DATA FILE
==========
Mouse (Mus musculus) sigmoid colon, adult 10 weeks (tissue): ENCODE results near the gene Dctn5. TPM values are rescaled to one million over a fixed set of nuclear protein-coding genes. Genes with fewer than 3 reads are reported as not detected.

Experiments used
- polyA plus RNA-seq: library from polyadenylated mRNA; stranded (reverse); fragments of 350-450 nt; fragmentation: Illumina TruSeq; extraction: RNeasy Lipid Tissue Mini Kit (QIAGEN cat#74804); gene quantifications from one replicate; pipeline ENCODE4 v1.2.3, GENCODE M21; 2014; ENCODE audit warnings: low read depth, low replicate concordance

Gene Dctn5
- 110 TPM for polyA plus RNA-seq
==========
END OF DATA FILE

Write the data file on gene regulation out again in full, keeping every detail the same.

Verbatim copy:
Mouse (Mus musculus) sigmoid colon, adult 10 weeks (tissue): ENCODE results near the gene Dctn5. TPM values are rescaled to one million over a fixed set of nuclear protein-coding genes. Genes with fewer than 3 reads are reported as not detected.

Experiments used
- polyA plus RNA-seq: library from polyadenylated mRNA; stranded (reverse); fragments of 350-450 nt; fragmentation: Illumina TruSeq; extraction: RNeasy Lipid Tissue Mini Kit (QIAGEN cat#74804); gene quantifications from one replicate; pipeline ENCODE4 v1.2.3, GENCODE M21; 2014; ENCODE audit warnings: low read depth, low replicate concordance

Gene Dctn5
- 110 TPM for polyA plus RNA-seq